“Without perception of the present, time passes without being lived. We always come from somewhere, striving forward, always heading somewhere. Restlessness. If we do not pause, emptiness results; for life is lived in the moment.
The photographic vision allows a change in the perception of one’s own life – the ephemeral made still for communing.
By means of photography, the present finally lay open before me.”



The pseudonym ‘SaySay’ hides a photographer of passion. Though he has never worked as a professional, photography has always been his life companion, and, more recently, the artistic medium has become increasingly important to him.

His images under the collective title ‘Human’, show mannequins. One example being a head with a camouflage cap and sunglasses. The viewer needs a few moments to grasp that the photograph is a portrait of a mannequin. Only then the lenses of the sunglasses reveal the vague reflection of the photographer. The striking point is the position of the reflection – which captures the eye area. This way the display window becomes invisible, in comparison to the mysterious photographer.

The title is ironic in that the only thing human about a mannequin is its reference, its likeness; that on which it is modelled. Photographs from the ‘Human’ series show mannequins in different designs and variations. The spectrum ranges from naturalistic to surreal. Accordingly, the respective moments of alienation are intense. Mannequins are an interesting and popular subject in photography, not least because of their proximity to the real thing, and the distance that can be created and maintained by the non-living model.  SaySay is clearly playing with this ambivalence.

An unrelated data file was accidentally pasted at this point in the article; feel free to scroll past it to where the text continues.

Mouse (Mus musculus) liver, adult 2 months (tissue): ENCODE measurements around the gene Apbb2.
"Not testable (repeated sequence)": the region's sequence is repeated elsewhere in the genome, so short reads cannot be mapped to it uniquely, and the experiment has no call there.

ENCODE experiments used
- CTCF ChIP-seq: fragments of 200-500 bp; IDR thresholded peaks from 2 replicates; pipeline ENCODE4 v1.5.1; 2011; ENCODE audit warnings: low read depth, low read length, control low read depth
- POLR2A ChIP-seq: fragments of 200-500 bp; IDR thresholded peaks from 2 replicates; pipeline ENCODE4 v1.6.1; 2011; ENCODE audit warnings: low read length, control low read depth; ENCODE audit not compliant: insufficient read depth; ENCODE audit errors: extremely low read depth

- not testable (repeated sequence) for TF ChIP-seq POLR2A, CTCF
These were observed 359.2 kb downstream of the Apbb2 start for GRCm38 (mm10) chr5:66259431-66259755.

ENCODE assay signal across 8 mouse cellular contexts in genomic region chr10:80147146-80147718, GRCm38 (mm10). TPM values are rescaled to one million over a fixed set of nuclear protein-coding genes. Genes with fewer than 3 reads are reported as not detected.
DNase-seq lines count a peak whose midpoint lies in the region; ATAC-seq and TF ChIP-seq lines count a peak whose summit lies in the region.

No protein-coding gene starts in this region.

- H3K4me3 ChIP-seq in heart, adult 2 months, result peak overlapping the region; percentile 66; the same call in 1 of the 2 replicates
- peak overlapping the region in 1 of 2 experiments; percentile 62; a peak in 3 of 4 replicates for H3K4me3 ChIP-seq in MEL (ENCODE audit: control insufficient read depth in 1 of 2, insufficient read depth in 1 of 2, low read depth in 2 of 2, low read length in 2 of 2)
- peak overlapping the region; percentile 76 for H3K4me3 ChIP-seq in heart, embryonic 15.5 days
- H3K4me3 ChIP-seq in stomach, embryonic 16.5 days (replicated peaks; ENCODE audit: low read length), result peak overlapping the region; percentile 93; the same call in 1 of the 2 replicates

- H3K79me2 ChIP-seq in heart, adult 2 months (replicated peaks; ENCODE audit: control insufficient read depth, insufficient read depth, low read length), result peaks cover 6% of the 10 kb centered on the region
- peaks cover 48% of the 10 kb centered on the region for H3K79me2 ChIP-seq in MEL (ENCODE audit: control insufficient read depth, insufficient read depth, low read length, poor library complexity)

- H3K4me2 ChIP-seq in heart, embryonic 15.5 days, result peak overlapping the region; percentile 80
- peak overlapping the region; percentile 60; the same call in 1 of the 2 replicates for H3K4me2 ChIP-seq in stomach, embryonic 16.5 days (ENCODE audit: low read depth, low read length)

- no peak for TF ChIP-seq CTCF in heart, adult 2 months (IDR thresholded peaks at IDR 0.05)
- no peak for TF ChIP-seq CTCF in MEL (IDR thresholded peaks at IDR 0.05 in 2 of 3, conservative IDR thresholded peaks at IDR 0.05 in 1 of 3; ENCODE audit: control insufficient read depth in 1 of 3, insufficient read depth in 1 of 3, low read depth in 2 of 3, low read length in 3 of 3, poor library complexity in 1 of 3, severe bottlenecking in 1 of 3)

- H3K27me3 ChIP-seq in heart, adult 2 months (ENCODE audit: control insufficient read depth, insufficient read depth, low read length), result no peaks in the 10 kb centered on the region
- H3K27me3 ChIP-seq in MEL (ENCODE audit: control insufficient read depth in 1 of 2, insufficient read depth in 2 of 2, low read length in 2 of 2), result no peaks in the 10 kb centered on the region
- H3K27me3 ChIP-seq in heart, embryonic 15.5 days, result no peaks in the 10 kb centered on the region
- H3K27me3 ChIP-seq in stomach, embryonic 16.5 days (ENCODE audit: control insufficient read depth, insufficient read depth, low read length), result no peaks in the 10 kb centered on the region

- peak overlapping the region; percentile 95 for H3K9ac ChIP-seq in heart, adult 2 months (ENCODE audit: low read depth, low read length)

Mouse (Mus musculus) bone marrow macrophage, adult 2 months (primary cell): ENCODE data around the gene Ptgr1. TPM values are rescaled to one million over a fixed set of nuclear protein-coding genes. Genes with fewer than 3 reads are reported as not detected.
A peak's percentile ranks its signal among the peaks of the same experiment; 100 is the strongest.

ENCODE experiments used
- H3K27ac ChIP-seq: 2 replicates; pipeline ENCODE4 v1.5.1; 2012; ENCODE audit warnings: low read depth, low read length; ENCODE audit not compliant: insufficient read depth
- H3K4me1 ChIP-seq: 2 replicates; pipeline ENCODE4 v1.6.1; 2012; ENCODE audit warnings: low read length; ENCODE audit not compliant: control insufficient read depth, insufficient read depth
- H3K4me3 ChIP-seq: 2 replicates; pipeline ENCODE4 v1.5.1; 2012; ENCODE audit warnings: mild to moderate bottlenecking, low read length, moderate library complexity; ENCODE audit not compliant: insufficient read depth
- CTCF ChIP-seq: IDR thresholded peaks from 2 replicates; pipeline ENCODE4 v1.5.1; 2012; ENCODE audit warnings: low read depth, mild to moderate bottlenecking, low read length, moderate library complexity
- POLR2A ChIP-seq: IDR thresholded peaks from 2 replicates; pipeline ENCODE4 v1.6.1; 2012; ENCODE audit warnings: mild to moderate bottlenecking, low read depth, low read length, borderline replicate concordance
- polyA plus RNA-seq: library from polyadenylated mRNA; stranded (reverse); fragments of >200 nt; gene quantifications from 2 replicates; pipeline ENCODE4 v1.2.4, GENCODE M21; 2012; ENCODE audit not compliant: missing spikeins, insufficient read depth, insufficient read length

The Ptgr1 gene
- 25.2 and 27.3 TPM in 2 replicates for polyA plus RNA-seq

In his ‘Nature’ series, naturalistic elements dominate. Despite considerable alienation in the sense of intensification they remain largely recognizable. This creates new aspects, perspectives and view modes. If a sunset is focused, the viewer can hardly decide to what extent nature or the photographer, has designed the color-intensive mood here. Through alienations within the representations of different landscapes, as well as details from the great themes of ‘nature’, viewers are challenged to approach the works reflectively.

The pictures under the ‘Abstract’ label also bears discovery. As mysterious as the photographer, an image not easily deciphered appears. Certainly, it is the alteration of a motif objectively apprehended but that is artistically so alienated that it is up to the viewer to revive it with his own associations.

Some examples in this series appear rather more like painting than photography. An interesting aspect considering it often is the other way around – the painting that gives the impression of photography. The grade between abstraction and concretion is impressive – similar to the ‘Nature’ series the source of ideas here is inspired by nature. The color palette ranges from natural to surreal – comparable to the examples from the ‘Human’ series.

The photographs by SaySay are taken with an iPhone, testifying that in our times, technology has become a great support to creativity. Since the technology makes operation simple, one is presented with the advantage of time and space for motif selection and unlimited repetitive recordings in order to subsequently select the most successful image.

Further, the distinction of color within photography is unproblematic. In executing analogue photography, two cameras were needed in order to expose a black and white film on the one hand and a colored one on the other. The photographer uses both facets. The impressive and expressive black and white photography that favors the form and therefore allows one to concentrate on it, as well as color photography that turns the selected motifs of life into a multi-faceted picture world.


Dr. Ellen Markgraf, Art Historian
Kassel,  August 2017